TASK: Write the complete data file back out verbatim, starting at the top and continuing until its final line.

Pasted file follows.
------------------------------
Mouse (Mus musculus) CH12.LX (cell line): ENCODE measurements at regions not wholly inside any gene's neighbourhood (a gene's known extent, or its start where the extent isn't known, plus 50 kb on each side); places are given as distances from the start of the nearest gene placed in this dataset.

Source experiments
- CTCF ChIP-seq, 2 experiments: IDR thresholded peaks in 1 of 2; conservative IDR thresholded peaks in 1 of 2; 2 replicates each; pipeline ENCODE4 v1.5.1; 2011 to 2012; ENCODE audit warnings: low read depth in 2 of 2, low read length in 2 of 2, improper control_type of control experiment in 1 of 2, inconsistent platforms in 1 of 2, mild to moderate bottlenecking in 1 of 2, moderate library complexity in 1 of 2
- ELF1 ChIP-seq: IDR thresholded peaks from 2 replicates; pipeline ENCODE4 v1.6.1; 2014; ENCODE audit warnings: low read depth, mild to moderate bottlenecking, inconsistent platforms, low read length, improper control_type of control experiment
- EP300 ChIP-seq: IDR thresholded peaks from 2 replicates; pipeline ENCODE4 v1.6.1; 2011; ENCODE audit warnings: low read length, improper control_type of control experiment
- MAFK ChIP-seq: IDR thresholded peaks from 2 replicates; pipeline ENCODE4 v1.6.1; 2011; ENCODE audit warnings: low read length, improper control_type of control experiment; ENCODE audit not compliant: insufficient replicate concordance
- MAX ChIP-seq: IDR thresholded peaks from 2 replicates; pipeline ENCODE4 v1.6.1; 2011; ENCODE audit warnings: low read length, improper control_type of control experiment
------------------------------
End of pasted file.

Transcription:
Mouse (Mus musculus) CH12.LX (cell line): ENCODE measurements at regions not wholly inside any gene's neighbourhood (a gene's known extent, or its start where the extent isn't known, plus 50 kb on each side); places are given as distances from the start of the nearest gene placed in this dataset.

Source experiments
- CTCF ChIP-seq, 2 experiments: IDR thresholded peaks in 1 of 2; conservative IDR thresholded peaks in 1 of 2; 2 replicates each; pipeline ENCODE4 v1.5.1; 2011 to 2012; ENCODE audit warnings: low read depth in 2 of 2, low read length in 2 of 2, improper control_type of control experiment in 1 of 2, inconsistent platforms in 1 of 2, mild to moderate bottlenecking in 1 of 2, moderate library complexity in 1 of 2
- ELF1 ChIP-seq: IDR thresholded peaks from 2 replicates; pipeline ENCODE4 v1.6.1; 2014; ENCODE audit warnings: low read depth, mild to moderate bottlenecking, inconsistent platforms, low read length, improper control_type of control experiment
- EP300 ChIP-seq: IDR thresholded peaks from 2 replicates; pipeline ENCODE4 v1.6.1; 2011; ENCODE audit warnings: low read length, improper control_type of control experiment
- MAFK ChIP-seq: IDR thresholded peaks from 2 replicates; pipeline ENCODE4 v1.6.1; 2011; ENCODE audit warnings: low read length, improper control_type of control experiment; ENCODE audit not compliant: insufficient replicate concordance
- MAX ChIP-seq: IDR thresholded peaks from 2 replicates; pipeline ENCODE4 v1.6.1; 2011; ENCODE audit warnings: low read length, improper control_type of control experiment